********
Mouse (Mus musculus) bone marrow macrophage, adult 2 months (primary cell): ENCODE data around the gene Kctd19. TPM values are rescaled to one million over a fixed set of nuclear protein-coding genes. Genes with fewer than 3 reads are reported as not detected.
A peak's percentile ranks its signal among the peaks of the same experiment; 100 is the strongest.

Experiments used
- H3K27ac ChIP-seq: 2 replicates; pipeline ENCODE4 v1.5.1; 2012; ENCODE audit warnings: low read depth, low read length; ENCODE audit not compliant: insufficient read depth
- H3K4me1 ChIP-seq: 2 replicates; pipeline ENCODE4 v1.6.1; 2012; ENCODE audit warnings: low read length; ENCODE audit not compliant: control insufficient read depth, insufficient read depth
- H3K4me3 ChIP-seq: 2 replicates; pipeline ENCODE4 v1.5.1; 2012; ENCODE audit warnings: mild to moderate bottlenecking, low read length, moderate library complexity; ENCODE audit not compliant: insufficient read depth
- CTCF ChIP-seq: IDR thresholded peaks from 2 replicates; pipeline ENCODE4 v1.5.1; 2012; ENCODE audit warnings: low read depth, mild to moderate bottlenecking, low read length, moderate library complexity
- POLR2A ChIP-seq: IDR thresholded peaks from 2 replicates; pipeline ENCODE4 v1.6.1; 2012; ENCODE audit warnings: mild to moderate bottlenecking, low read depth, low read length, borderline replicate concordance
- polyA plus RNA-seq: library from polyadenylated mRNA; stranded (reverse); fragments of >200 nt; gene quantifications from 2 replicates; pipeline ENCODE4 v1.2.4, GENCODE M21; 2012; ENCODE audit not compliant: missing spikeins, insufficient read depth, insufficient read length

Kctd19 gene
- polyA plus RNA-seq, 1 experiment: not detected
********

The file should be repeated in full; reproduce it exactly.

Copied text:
Mouse (Mus musculus) bone marrow macrophage, adult 2 months (primary cell): ENCODE data around the gene Kctd19. TPM values are rescaled to one million over a fixed set of nuclear protein-coding genes. Genes with fewer than 3 reads are reported as not detected.
A peak's percentile ranks its signal among the peaks of the same experiment; 100 is the strongest.

Experiments used
- H3K27ac ChIP-seq: 2 replicates; pipeline ENCODE4 v1.5.1; 2012; ENCODE audit warnings: low read depth, low read length; ENCODE audit not compliant: insufficient read depth
- H3K4me1 ChIP-seq: 2 replicates; pipeline ENCODE4 v1.6.1; 2012; ENCODE audit warnings: low read length; ENCODE audit not compliant: control insufficient read depth, insufficient read depth
- H3K4me3 ChIP-seq: 2 replicates; pipeline ENCODE4 v1.5.1; 2012; ENCODE audit warnings: mild to moderate bottlenecking, low read length, moderate library complexity; ENCODE audit not compliant: insufficient read depth
- CTCF ChIP-seq: IDR thresholded peaks from 2 replicates; pipeline ENCODE4 v1.5.1; 2012; ENCODE audit warnings: low read depth, mild to moderate bottlenecking, low read length, moderate library complexity
- POLR2A ChIP-seq: IDR thresholded peaks from 2 replicates; pipeline ENCODE4 v1.6.1; 2012; ENCODE audit warnings: mild to moderate bottlenecking, low read depth, low read length, borderline replicate concordance
- polyA plus RNA-seq: library from polyadenylated mRNA; stranded (reverse); fragments of >200 nt; gene quantifications from 2 replicates; pipeline ENCODE4 v1.2.4, GENCODE M21; 2012; ENCODE audit not compliant: missing spikeins, insufficient read depth, insufficient read length

Kctd19 gene
- polyA plus RNA-seq, 1 experiment: not detected